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Parliament assents, Sturgeon dissents

Parliament assents, Sturgeon dissents


This morning, there is not much left of yesterday’s constructive Sterling sentiment seen during European trading and the Pound is facing heavy headwinds both against the Euro and the Dollar as markets have clearly adopted positions for tough Brexit negotiations.

Last night the Commons voted to reject both amendments attached to the EU withdrawal Bill by the House of Lords, leaving Teresa May free to trigger Article 50. Nicola Sturgeon seized the limelight to announce a second independence referendum for Scotland. It could happen sometime between 2018 and 2019, which is probably too far in the future for the markets to start worrying and pricing in the break up of the United Kingdom. Similarly, the latest opinion polls suggest that a second referendum would go the same way as the first. While opinion polls aren’t perfect, it’s enough, at this stage, to keep UK markets calm.

We are about to enter the thick end of the Brexit negotiations. The UK may be broken up but the Pound is the strongest currency in the G10 block and the FTSE 100 is one of the leading European equity performers. The market may experience a sigh of relief once Article 50 is triggered, simply because it gets rid of the uncertainty but was always scheduled to happen by the end of March. There are no important UK eco data, suggesting trading will be dominated by the Brexit headlines.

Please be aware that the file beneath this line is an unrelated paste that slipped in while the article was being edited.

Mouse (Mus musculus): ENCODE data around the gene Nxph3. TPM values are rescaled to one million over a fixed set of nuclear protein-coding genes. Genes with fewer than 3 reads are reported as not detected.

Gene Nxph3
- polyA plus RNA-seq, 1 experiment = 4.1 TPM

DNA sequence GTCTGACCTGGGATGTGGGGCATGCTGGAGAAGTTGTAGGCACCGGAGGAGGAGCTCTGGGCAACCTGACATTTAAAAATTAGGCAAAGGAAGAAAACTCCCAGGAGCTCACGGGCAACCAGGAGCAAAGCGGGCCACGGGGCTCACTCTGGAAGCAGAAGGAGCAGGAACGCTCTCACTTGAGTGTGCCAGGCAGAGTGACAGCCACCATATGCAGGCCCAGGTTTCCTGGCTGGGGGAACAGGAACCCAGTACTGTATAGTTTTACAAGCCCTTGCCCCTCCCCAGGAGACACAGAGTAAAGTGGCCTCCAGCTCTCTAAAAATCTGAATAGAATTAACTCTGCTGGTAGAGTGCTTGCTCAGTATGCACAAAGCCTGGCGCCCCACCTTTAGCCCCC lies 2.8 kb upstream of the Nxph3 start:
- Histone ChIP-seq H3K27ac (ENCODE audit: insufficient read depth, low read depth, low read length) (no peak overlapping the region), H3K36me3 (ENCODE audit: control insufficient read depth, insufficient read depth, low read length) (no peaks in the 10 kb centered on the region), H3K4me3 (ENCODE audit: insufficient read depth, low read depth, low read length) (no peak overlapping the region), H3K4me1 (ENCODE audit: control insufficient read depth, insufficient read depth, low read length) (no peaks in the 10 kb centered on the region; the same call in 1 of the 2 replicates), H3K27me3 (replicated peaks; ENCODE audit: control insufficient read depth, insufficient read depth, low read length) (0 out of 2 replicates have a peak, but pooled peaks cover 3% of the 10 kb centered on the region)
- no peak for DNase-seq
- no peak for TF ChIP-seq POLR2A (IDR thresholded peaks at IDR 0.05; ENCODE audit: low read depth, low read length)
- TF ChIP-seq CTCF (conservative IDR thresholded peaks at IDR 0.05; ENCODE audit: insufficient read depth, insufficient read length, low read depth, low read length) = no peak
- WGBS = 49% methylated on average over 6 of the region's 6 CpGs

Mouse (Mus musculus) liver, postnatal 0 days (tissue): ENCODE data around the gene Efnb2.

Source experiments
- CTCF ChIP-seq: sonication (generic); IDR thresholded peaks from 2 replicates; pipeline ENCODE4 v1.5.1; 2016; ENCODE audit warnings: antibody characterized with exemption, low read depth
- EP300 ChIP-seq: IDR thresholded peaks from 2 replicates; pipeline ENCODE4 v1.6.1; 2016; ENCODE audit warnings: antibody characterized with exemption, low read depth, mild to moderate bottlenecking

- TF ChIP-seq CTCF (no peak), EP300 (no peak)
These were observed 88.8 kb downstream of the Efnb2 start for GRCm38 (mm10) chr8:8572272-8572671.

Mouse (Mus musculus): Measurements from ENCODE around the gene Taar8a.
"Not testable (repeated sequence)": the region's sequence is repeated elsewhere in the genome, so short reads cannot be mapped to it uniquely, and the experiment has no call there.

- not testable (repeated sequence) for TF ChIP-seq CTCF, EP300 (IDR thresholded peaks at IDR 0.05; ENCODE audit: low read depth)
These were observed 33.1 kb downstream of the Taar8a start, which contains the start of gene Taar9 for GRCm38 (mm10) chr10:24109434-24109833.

February’s US employment trends index increased and overall confidence in the labour market remained strong with a Fed rate hike tomorrow priced in at 96% certainty. Rising inflation, together with a tighter labour market, stock market boom and strengthening global economy, has left some economists expecting that the Fed could increase rates much faster than currently anticipated by financial markets. The accompanying guidance and future rate projections will be key to short term Dollar trends.


Mario Draghi made no further comment on monetary policy yesterday and there were no further comments that the ECB had discussed raising interest rates ahead of the end of the bond-purchase programme. German bund yields edged lower on the day which eroded further potential Euro support and it was unable to hold near the 1.0700 level with a retreat back towards 1.0650 against the Dollar.

The only Eurozone data yesterday was a 2.3% fall in Italian industrial production for January which will maintain underlying concerns surrounding the outlook, although the news was overshadowed by wider political concerns.

Today’s Dutch general election has curbed Euro support, especially after the row with Turkey. As long as Geert Wilders’ PVV party doesn’t outperform the Liberals the negative impact to the Euro will likely be muted. There were no significant changes in French opinion polls with Le Pen regaining some ground lost late last week.


On the other side of the globe the Australian Dollar was little moved yesterday by a run of Chinese economic data which on balance left investors little wiser about the world’s number two economy. Retail sales rose 9.5% for the year to end-February, compared with the same period in 2016. That was some way below both January’s 10.4% gain and the 10.6% rise which markets had expected. However, the series has likely seen some impact from the early timing of the long Lunar New Year break and so economists may wait to see more data from this sector. The Aussie market like all others is focused on the US Federal Reserve.

Data to watch: All day: Dutch General Election. 7am EUR German Consumer Price Index & Harmonised CPI. 10am Eurozone Industrial Production. 3pm US Labor Market Conditions Index.


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